"You needed approvals from 150 people to get something done, and any one person can stop something," said Atte Lahtiranta, a former 11-year Nokia veteran who now works for a startup called ShopAdvisor. "The whole structure was built to prevent mistakes.". One recent concept that managed to navigate that bureaucracy was the PureView 808. The phone camera technology, which began as a sketch on a cocktail napkin six years ago, involved a massive 41-megapixel camera that allows users to zoom in threefold without losing image quality. The PureView name won some cachet at Mobile World Congress, where the phone was unveiled, and the Lumia 920 borrowed it for the image-stabilization technology used in its camera. Nokia is now using PureView as a brand for its best camera technologies.
"From an imaging point of view, it's been an amazing year," says Juha Alakarhu, head of the camera technology for Nokia, He works in the Tampere office about 113 miles north of NoHo, where 3,100 jobs have been cut over the past two years, But he and his team have been insulated, he said, noting the company has actually increased its investment in imaging technology, Local impact By Thursday, the snow began to fall hard, My cab driver slammed on the gas, and the cab slowly crawled forward, genevieve floral iphone case tire chains struggling to find traction on the icy road..
I took refuge in the cafeteria of Aalto University, where I sat with Tuula Antola, director of economic and business development for Espoo. Antola wore a black blazer, white shirt, and a silver bracelet on her left wrist. Her assistant, dressed in a black suit, sat next to her, briskly running through a Powerpoint presentation about the growth prospects for the city. It was afternoon, and the room, filled with white tables and colorful chairs, was empty except for us. Antola, like many, hopes for the best for Nokia, but is preparing for the worst. She told me Finland is investing in education and support to foster a larger corridor of startup firms, hoping to replicate the success of breakout hits such as Rovio and Supercell.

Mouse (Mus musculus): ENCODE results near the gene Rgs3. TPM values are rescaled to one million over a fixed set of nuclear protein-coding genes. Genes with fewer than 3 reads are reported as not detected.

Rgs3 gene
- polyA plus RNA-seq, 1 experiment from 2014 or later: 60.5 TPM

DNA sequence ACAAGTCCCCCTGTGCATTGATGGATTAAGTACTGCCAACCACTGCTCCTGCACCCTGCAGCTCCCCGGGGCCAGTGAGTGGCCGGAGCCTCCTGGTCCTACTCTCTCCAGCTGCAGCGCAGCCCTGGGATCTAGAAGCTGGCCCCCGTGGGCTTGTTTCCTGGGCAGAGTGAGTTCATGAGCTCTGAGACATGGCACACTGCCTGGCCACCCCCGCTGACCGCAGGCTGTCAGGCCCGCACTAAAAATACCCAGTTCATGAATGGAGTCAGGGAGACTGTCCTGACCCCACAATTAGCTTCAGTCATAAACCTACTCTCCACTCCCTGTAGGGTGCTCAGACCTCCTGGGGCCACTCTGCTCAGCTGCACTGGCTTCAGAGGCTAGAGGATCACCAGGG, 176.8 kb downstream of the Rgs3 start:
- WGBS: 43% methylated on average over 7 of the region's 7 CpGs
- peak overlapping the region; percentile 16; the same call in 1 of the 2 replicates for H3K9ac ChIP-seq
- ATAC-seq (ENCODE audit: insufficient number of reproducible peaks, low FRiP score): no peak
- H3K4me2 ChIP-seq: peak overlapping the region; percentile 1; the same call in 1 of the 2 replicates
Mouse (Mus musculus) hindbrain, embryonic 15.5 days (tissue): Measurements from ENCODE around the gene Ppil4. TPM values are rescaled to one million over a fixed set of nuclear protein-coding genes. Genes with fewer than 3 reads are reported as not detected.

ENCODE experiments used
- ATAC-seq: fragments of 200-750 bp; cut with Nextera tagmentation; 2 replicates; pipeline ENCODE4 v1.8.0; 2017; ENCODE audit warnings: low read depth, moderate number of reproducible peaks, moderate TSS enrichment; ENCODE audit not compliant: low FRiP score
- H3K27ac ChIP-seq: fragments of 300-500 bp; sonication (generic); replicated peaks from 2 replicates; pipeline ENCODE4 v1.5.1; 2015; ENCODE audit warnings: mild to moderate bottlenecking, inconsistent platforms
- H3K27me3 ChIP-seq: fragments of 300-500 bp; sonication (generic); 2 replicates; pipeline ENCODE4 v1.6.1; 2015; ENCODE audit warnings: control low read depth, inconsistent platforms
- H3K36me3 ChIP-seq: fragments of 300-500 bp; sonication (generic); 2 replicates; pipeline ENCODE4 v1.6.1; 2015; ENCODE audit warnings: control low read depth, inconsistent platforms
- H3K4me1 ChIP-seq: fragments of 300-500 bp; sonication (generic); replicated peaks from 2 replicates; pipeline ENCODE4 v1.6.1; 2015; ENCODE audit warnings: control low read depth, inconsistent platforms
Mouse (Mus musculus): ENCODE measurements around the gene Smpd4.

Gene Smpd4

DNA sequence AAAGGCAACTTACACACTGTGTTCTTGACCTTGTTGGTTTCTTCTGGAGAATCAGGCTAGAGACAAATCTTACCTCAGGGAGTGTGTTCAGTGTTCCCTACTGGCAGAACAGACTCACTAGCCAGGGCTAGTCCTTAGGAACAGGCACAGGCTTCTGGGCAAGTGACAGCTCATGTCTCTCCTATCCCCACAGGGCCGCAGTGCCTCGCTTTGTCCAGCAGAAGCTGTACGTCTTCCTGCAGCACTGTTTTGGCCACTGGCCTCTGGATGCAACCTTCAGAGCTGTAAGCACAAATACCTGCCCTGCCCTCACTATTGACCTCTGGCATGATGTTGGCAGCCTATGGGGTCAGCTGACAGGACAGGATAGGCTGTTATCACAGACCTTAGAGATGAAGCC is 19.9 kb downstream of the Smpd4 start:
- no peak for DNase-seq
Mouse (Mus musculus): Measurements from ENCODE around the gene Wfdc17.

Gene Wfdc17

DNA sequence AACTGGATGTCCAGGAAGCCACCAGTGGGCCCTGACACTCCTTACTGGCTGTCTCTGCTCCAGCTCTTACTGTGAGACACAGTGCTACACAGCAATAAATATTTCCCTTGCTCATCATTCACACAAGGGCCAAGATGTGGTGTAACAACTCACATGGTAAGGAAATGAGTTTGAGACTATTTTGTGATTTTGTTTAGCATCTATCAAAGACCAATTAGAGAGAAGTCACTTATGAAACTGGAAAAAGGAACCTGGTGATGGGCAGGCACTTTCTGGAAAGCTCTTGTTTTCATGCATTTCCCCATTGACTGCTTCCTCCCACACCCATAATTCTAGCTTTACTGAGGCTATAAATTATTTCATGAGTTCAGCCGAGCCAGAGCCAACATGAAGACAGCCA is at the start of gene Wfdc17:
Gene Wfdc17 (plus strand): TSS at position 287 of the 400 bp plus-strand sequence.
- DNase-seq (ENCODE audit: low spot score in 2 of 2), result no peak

"We don't back one horse," she said, "It's more healthy that we have a lot of smaller players genevieve floral iphone case in the ecosystem."Espoo, specifically, is leaning toward new growth engines, Antola said, pointing to Aalto as a source for local talent, In Salo, where the 3,500 jobs cut by Nokia hit the community of 50,000 hard, women who initially trained to be in the medical field but quit for better-paying Nokia factory jobs are starting to go back to the nursing field, Others, however, haven't had as much luck, More layoffs may be coming, When Nokia abandoned Symbian, it outsourced the support work to Accenture, which inherited a lot of the employees, But Accenture has warned it may cut more jobs as Symbian continues to decline..
Finland's wealth of talent, however, hasn't been lost on other companies. Antola told me a Japanese mobile game maker is set to move into Espoo, and Huawei has committed to opening a facility in Helsinki that will focus on user experiences for Android and Windows Phone devices. Like Antola, Lautanala is hopeful for Nokia, and is a longtime user of the company's phones. But he has no illusions of Nokia returning to its former glory and doesn't have a sentimental attachment to the wheezing giant. "It doesn't make sense to prop up a company that is not competitive in the marketplace," he said. "You have to look to new companies."Moving onBy Friday, snow had fallen relentlessly for two days, making the hike to the city's center difficult. Leading the way was Valto Loikkanan, business adviser for EnterpriseHelsinki, a city-backed group that provides support and advice to local startups.
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